Agency Season, Part Two

  • Posted by: Chaloner

This week’s blog is written by Chaloner’s Christine Santeusanio. Christine is in her tenth year with Chaloner, in the Boston office. She has led various searches for both PR and integrated agencies as well as corporate communications positions. Christine is involved with the PRSA, Young Women in Digital, Boston Women Communicators and the Boston Irish Business Association.

Last week I discussed the process of interviewing for multiple agencies in an economic climate where you may be in high demand. With that advice, you should have been able to gracefully juggle several interview processes while staying focused. This week I’d like to discuss the next stop in the process, when you’re dealing with multiple offers.

Negotiating Multiple Offers
The biggest mistake I see with junior candidates is choosing a job at an agency based on one factor, such as the agency’s clients, the workspace, or the office location. I understand that working for a PR agency who represents restaurants, sports teams, or sneaker brands in a downtown Boston loft space is more glamorous than pitching a semiconductor or cloud computing product in the suburbs, but ask yourself: is the whole package going to make you happy? It’s the same thing with many candidates who tell me they want event planning as a major component of their role, but haven’t thought about the administrative element and that many nights and weekends will be involved with that. Be thoughtful and honest with yourself about what parts of the job will actually satisfy or bother you. And a final note on a commute: unless the commute is not sustainable, don’t make that a main consideration. Most employers offer travel benefits or work from home days in bad weather.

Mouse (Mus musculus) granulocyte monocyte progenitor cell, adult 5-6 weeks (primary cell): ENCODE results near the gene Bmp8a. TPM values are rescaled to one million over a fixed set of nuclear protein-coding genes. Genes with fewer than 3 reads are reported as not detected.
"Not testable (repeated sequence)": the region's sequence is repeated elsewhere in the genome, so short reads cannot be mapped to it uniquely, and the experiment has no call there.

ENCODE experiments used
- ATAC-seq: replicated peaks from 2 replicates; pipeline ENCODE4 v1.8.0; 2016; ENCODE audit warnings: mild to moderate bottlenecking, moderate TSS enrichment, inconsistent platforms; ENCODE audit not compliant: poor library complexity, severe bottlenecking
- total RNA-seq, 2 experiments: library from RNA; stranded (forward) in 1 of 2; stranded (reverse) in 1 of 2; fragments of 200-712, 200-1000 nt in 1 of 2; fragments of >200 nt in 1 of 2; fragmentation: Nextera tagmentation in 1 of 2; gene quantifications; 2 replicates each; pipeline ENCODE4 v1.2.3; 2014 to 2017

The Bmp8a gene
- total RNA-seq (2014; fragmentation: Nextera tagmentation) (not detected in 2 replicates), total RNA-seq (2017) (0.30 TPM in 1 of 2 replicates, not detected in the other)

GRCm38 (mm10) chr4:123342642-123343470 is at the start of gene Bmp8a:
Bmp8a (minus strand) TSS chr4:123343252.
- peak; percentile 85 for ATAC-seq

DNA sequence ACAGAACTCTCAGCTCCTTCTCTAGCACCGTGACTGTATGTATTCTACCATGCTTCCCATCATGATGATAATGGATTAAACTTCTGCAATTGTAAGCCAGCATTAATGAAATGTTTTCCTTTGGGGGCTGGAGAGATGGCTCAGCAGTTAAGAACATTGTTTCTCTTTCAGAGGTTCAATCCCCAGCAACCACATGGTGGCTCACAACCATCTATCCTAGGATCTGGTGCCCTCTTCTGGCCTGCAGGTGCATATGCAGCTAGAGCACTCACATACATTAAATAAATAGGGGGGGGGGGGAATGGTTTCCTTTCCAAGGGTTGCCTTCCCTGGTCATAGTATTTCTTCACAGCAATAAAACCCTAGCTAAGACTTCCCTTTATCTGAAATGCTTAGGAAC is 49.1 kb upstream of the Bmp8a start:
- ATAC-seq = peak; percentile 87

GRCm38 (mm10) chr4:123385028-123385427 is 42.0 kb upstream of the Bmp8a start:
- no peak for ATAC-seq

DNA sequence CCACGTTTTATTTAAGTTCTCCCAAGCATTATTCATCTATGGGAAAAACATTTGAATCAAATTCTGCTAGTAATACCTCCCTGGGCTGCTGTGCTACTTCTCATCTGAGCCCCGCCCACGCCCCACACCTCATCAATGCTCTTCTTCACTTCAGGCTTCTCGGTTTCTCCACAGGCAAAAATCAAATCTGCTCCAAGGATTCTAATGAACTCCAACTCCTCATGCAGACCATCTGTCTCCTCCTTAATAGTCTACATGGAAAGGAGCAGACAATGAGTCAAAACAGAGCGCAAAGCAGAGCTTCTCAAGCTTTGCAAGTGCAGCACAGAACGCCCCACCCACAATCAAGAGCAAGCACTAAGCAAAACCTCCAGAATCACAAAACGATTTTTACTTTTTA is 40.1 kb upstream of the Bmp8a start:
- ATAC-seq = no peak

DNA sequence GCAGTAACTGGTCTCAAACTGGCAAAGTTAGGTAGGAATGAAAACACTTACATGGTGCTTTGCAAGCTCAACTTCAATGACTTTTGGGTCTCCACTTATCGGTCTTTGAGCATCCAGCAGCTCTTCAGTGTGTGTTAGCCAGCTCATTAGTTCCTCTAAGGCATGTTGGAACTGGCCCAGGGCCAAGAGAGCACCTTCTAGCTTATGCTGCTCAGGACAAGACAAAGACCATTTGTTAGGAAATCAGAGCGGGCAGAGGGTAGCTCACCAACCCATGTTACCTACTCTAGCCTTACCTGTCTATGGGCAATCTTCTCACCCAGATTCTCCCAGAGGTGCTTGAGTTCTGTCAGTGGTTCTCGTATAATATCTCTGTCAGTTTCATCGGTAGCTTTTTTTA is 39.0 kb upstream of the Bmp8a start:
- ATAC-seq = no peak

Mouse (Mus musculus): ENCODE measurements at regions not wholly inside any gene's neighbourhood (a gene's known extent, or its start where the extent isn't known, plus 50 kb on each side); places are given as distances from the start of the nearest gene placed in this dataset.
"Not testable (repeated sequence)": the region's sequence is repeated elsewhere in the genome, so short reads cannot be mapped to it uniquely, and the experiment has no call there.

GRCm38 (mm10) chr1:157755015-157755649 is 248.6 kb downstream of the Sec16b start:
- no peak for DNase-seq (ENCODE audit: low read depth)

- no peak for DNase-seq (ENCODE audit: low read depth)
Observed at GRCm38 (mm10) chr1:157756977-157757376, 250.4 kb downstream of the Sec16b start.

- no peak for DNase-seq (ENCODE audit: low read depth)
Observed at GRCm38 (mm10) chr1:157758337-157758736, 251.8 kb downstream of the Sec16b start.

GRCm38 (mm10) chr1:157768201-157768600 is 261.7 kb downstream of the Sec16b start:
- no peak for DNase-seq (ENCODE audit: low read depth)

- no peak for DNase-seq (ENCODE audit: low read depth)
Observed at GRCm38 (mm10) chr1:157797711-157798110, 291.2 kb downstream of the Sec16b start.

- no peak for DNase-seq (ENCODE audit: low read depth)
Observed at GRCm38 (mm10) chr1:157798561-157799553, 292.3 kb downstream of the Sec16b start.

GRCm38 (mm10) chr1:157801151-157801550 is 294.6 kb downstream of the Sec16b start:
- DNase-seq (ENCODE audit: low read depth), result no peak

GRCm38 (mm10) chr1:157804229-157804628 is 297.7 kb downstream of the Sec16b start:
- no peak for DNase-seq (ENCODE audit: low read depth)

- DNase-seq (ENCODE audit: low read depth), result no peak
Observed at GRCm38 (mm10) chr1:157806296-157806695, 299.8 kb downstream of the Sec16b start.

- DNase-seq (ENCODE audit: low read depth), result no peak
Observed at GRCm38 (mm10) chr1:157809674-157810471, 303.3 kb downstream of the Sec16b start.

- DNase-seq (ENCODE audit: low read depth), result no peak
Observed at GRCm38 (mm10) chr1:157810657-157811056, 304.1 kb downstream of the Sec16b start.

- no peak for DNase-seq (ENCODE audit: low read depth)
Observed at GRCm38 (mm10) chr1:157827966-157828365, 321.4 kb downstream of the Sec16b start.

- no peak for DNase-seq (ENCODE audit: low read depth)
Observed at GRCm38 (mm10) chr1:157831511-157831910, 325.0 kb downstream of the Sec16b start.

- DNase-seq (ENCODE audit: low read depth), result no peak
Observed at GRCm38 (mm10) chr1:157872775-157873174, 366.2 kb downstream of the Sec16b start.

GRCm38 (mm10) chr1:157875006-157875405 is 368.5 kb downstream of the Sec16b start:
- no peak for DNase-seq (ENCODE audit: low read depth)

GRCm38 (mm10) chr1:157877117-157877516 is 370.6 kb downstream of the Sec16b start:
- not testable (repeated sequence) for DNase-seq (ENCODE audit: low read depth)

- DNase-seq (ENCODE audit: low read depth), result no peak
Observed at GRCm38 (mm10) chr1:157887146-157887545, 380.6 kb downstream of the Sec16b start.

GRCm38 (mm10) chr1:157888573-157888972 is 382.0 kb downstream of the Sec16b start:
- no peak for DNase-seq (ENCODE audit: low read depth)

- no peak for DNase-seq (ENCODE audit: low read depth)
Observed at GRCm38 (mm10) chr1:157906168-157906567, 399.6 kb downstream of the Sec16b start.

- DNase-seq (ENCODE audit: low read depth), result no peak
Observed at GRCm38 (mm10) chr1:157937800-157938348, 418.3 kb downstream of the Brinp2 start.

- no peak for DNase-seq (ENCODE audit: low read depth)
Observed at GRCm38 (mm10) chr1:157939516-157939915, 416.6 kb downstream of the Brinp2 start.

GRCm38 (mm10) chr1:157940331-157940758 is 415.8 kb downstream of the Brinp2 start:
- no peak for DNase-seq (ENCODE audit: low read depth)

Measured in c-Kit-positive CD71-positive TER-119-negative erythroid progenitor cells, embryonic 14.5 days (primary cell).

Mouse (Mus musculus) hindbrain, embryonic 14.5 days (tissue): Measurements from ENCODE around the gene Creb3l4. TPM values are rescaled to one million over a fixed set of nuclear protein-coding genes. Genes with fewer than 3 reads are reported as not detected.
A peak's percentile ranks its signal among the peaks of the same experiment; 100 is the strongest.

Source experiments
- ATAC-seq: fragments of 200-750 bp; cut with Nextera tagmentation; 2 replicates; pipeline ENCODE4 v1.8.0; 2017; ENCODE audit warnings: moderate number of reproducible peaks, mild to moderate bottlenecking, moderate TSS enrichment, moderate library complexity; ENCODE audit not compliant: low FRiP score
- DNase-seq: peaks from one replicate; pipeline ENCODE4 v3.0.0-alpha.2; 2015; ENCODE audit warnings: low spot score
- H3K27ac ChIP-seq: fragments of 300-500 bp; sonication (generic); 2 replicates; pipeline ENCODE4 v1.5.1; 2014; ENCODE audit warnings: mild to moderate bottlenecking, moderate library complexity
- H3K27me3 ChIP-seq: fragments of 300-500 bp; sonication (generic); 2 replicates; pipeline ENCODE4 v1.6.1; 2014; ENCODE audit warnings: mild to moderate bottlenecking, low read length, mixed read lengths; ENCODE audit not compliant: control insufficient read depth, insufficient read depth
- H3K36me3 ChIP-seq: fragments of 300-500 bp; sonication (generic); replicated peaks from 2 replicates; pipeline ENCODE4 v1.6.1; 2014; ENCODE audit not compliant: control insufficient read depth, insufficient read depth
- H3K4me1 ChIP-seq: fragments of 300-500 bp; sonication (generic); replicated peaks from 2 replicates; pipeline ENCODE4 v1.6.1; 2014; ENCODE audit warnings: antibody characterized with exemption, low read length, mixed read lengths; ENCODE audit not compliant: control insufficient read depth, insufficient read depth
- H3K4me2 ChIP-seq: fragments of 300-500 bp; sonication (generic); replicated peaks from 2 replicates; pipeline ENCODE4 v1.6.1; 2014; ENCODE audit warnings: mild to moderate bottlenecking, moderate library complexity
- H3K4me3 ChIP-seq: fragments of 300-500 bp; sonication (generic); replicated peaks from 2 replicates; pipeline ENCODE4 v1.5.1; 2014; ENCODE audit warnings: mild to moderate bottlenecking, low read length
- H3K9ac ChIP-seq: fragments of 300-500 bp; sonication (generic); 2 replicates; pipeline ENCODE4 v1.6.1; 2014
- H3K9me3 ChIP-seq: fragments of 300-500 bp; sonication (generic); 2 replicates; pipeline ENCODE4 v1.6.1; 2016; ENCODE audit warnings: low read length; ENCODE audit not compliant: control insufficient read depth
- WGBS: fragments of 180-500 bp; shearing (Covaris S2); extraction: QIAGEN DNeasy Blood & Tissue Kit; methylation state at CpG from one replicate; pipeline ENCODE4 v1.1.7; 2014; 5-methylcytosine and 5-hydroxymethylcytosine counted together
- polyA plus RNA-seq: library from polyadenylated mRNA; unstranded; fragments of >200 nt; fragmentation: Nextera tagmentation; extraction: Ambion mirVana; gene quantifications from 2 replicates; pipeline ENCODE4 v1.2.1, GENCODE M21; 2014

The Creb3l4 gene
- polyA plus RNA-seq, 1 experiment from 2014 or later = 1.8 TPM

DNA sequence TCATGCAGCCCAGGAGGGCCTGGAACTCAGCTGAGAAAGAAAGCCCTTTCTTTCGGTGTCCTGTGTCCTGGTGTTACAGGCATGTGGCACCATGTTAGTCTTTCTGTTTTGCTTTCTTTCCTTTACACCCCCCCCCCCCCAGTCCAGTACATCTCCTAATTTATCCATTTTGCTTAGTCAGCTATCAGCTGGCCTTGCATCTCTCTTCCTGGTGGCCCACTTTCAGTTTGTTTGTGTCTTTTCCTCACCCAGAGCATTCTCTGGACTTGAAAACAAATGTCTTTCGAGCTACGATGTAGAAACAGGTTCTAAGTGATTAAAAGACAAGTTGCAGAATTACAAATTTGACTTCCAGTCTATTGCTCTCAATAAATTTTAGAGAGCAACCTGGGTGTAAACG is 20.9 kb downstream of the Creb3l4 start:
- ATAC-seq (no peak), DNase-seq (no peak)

Rejecting An Offer
If you do reject an offer, remember to be gracious and send thank you notes. Connect with all the decision makers as soon as possible. You never want to burn a bridge! The PR community can be small, and chances are you will run into someone you interviewed with later in your career at another employer, in an association, or even in a social setting.

Beware of the Counteroffer
If you’re presented with a counteroffer, it may feel like a fork in the road. How do you know whether or not to take it? Ultimately, you need to ask yourself why you’re leaving in the first place and how much money had to do with it. For many people, the reasons for wanting to leave eclipse compensation, and thus the counteroffer should be rejected. Remember if you do take a counteroffer, it may change the dynamic between you and your current employer. I recently interviewed someone who had taken a counteroffer, but then felt like she was being watched closely because her employer knew she had one foot at the door. It became such a stressful situation that she ultimately left without having another job. For more information on counter-offers, read our post about them!

With these tools in your belt, you should be equipped to negotiate multiple offers and end up at a company you love in a job you’re excited to do! Look at our some our past posts about how to make that transition.